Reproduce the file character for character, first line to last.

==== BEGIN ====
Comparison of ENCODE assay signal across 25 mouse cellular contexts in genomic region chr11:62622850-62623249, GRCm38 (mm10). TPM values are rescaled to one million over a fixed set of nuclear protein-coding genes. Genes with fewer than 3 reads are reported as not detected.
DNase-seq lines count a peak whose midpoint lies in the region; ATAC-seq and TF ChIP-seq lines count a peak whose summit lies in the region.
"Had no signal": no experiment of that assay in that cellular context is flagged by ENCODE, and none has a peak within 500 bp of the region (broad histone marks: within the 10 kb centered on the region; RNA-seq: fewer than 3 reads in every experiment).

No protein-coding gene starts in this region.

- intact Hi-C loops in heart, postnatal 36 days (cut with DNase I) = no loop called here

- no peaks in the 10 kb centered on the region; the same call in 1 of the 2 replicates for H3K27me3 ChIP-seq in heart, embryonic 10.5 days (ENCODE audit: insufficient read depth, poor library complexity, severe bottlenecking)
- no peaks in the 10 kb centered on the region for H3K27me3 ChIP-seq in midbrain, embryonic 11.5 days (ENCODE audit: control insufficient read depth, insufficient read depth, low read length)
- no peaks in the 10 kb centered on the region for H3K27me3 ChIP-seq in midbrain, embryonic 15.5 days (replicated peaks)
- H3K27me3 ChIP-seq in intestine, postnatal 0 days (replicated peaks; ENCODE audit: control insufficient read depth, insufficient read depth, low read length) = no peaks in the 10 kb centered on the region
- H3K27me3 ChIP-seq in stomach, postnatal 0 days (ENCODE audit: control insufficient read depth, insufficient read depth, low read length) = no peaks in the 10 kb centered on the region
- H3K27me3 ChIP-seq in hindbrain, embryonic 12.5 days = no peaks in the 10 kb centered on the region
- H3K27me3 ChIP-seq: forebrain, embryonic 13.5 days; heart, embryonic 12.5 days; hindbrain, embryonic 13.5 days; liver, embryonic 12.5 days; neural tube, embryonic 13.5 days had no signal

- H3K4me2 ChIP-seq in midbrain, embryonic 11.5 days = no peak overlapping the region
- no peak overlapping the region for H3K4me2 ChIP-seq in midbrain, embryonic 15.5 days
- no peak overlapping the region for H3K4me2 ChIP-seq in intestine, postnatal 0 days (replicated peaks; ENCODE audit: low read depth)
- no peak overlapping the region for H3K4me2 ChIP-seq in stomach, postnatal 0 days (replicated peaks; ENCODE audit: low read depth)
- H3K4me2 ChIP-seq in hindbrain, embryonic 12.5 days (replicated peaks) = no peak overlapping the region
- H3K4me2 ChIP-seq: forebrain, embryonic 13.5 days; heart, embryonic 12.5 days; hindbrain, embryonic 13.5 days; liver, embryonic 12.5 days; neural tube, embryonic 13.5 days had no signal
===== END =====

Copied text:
Comparison of ENCODE assay signal across 25 mouse cellular contexts in genomic region chr11:62622850-62623249, GRCm38 (mm10). TPM values are rescaled to one million over a fixed set of nuclear protein-coding genes. Genes with fewer than 3 reads are reported as not detected.
DNase-seq lines count a peak whose midpoint lies in the region; ATAC-seq and TF ChIP-seq lines count a peak whose summit lies in the region.
"Had no signal": no experiment of that assay in that cellular context is flagged by ENCODE, and none has a peak within 500 bp of the region (broad histone marks: within the 10 kb centered on the region; RNA-seq: fewer than 3 reads in every experiment).

No protein-coding gene starts in this region.

- intact Hi-C loops in heart, postnatal 36 days (cut with DNase I) = no loop called here

- no peaks in the 10 kb centered on the region; the same call in 1 of the 2 replicates for H3K27me3 ChIP-seq in heart, embryonic 10.5 days (ENCODE audit: insufficient read depth, poor library complexity, severe bottlenecking)
- no peaks in the 10 kb centered on the region for H3K27me3 ChIP-seq in midbrain, embryonic 11.5 days (ENCODE audit: control insufficient read depth, insufficient read depth, low read length)
- no peaks in the 10 kb centered on the region for H3K27me3 ChIP-seq in midbrain, embryonic 15.5 days (replicated peaks)
- H3K27me3 ChIP-seq in intestine, postnatal 0 days (replicated peaks; ENCODE audit: control insufficient read depth, insufficient read depth, low read length) = no peaks in the 10 kb centered on the region
- H3K27me3 ChIP-seq in stomach, postnatal 0 days (ENCODE audit: control insufficient read depth, insufficient read depth, low read length) = no peaks in the 10 kb centered on the region
- H3K27me3 ChIP-seq in hindbrain, embryonic 12.5 days = no peaks in the 10 kb centered on the region
- H3K27me3 ChIP-seq: forebrain, embryonic 13.5 days; heart, embryonic 12.5 days; hindbrain, embryonic 13.5 days; liver, embryonic 12.5 days; neural tube, embryonic 13.5 days had no signal

- H3K4me2 ChIP-seq in midbrain, embryonic 11.5 days = no peak overlapping the region
- no peak overlapping the region for H3K4me2 ChIP-seq in midbrain, embryonic 15.5 days
- no peak overlapping the region for H3K4me2 ChIP-seq in intestine, postnatal 0 days (replicated peaks; ENCODE audit: low read depth)
- no peak overlapping the region for H3K4me2 ChIP-seq in stomach, postnatal 0 days (replicated peaks; ENCODE audit: low read depth)
- H3K4me2 ChIP-seq in hindbrain, embryonic 12.5 days (replicated peaks) = no peak overlapping the region
- H3K4me2 ChIP-seq: forebrain, embryonic 13.5 days; heart, embryonic 12.5 days; hindbrain, embryonic 13.5 days; liver, embryonic 12.5 days; neural tube, embryonic 13.5 days had no signal